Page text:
Okay, so you’ve taken the time to read and annotate the text, and you’ve sought out external resources to further develop your comprehension. Now we want to apply this understanding within a creative context. Reflect on what you know about the text. Think closely: What have you learnt about its context, characters, and themes? What elements of the text stand out? The goal here is to draw inspiration from the text and begin to think about which aspects of the text you might like to replicate within your creative piece. Begin to put together a shortlist to keep track of your ideas. The aim here is to develop a picture of the parts of the text you might decide to replicate in your own writing.
Although understanding and replicating the text is important, if we were to only do this, your piece wouldn’t have much creative flair or originality. Here, we’ve taught you the ‘Replicate’ component of this strategy . If you’d like additional information about how to elevate this to an A+ standard AND a comprehensive explanation of the ‘Imagine’ component, check out our How to Write A Killer Creative study guide!
Here's a sample excerpt from a creative piece written by Taylah Russell, LSG tutor and 47 study scorer, in response to the short story 'Waiting' in Cate Kennedy's anthology, Like a House on Fire:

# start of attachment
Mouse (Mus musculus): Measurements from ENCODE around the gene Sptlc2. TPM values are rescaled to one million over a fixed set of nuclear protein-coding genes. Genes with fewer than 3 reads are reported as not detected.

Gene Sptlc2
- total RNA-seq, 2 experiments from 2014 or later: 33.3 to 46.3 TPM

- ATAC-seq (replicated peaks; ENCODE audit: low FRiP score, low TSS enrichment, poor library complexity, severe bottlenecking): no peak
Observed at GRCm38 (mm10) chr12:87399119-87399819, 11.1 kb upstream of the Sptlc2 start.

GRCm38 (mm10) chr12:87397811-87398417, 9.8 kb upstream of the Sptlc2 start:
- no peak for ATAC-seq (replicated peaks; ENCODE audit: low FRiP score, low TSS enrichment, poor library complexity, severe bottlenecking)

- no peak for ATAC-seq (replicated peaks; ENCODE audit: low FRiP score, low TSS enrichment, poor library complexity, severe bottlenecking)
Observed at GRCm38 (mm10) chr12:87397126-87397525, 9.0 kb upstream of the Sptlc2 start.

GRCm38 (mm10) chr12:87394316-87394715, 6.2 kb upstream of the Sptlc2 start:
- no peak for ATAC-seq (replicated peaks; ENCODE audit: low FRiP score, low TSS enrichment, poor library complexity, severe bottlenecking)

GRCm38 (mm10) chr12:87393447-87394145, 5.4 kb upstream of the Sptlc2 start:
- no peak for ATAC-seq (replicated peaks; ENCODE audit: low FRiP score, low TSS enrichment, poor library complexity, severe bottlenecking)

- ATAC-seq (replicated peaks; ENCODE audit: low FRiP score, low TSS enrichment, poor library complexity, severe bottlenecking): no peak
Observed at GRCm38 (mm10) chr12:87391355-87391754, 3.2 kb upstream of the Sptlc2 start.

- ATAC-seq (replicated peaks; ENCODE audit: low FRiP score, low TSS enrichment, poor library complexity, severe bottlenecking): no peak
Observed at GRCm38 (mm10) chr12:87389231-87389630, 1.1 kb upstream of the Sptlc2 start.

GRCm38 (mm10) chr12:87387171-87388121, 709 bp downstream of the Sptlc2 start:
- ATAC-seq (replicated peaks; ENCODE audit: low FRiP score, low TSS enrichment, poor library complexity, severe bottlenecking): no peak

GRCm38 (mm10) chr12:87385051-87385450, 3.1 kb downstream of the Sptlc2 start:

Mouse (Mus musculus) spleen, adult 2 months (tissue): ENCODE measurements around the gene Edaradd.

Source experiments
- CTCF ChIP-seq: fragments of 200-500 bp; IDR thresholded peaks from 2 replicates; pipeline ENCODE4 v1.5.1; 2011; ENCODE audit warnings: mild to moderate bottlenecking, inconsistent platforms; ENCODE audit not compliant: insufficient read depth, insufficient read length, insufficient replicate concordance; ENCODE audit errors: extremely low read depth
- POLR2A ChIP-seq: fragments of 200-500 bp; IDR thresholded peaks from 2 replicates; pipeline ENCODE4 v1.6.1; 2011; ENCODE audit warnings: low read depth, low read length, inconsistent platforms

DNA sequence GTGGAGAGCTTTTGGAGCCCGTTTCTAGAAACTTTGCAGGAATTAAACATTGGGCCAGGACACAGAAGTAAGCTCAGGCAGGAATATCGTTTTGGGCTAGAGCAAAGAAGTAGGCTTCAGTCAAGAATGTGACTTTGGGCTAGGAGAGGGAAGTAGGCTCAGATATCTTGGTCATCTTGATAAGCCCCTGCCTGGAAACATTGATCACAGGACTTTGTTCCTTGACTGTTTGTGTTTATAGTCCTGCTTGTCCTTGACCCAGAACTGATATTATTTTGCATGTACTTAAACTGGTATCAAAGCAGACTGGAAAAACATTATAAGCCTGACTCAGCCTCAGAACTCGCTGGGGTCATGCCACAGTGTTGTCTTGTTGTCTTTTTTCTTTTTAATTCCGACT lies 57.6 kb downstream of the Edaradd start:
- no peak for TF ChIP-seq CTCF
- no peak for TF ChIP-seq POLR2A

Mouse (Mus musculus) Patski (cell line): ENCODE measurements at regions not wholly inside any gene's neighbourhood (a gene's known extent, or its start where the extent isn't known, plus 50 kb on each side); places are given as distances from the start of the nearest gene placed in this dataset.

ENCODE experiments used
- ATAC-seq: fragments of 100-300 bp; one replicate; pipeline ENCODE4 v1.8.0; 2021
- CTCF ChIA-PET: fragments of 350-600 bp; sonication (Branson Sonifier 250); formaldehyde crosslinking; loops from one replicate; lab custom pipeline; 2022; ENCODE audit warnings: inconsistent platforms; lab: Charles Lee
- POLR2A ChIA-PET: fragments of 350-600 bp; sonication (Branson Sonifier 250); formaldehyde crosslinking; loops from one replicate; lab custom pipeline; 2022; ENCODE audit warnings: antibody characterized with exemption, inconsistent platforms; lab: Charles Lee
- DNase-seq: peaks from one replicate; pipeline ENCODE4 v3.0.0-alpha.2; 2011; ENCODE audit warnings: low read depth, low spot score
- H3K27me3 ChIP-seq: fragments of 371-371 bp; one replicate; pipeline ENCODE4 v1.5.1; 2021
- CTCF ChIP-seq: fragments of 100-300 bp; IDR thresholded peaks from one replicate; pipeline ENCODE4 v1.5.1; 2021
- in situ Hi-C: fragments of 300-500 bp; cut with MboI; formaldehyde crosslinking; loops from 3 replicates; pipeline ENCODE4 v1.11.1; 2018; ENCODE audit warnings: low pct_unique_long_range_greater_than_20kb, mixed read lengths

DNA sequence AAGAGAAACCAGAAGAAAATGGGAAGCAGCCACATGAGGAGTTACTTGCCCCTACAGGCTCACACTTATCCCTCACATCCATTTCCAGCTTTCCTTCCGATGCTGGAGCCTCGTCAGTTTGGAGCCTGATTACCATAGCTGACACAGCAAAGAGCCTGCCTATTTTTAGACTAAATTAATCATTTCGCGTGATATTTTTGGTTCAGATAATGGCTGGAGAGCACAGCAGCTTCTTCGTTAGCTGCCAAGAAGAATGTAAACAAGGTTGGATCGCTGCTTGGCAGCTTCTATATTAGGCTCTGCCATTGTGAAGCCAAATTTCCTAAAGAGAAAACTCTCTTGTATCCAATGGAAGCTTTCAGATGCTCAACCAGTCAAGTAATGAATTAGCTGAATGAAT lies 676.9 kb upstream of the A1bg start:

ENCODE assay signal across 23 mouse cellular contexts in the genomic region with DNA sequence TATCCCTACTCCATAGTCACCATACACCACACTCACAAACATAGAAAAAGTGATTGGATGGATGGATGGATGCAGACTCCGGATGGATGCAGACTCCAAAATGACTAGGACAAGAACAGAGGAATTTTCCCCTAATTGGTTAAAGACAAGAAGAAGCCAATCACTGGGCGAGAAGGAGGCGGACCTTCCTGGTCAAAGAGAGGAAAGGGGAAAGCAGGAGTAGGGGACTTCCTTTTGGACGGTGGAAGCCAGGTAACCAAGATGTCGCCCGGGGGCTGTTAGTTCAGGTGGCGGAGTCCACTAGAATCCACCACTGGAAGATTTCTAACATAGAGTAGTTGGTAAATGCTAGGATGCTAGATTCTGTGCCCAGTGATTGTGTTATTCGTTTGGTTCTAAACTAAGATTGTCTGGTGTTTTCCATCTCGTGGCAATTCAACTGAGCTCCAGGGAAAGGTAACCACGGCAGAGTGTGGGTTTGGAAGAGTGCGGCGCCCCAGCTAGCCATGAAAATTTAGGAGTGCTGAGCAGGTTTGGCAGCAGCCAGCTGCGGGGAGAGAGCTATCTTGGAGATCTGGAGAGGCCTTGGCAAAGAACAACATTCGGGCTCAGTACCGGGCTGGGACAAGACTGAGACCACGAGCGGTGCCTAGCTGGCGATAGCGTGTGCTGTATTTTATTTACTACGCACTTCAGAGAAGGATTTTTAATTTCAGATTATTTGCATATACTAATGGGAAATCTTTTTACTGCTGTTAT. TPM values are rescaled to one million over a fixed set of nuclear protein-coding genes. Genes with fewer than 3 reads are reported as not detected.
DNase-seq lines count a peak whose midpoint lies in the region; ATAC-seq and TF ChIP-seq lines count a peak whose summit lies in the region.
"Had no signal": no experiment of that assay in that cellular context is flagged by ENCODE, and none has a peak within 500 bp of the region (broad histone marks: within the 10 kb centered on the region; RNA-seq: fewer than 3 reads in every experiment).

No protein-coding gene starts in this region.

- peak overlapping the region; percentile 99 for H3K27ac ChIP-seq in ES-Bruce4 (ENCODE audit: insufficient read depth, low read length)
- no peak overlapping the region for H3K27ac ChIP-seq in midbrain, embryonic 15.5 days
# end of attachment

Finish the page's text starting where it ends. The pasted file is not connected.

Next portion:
"The clinician presses forcefully into my lower abdomen, refusing to stop and accept my reality. The poor thing, deprived of such hopelessness as I, seems to honestly believe that the longer he agonises over finding something, the more likely it is that some form of life will appear. That those horoscopes in those grimy magazines, written by journalists who’ve probably been fired from their former reputable jobs, may actually hold some validity. I place my hands over my eyes, tentatively pressing against my eyelids, turning my surroundings a dark black and blocking the stream of water that has readied itself to spill when the time comes, when that young boy finally gives up and realises that his degree holds no value in providing me with happiness."
As we can see in this paragraph, the writer is replicating certain themes from the original text, such as grief. Additionally, this piece is written from the perspective of the original protagonist, which means that its characters and context are also directly inspired by Kennedy. Ultimately, by carrying across these text elements of theme, character, and context, the writer is able to clearly demonstrate an extensive knowledge of the text, while also showcasing their creativity. To see more of this creative piece as well as another A+ example, check out the How to Write A Killer Creative study guide!
For a detailed overview of the Written Explanation, check out our Written Explanation Explained blog post.
We create general creative writing videos where I explain the method behind this task:
We also create videos that outline ways you can set yourself apart in this assessment: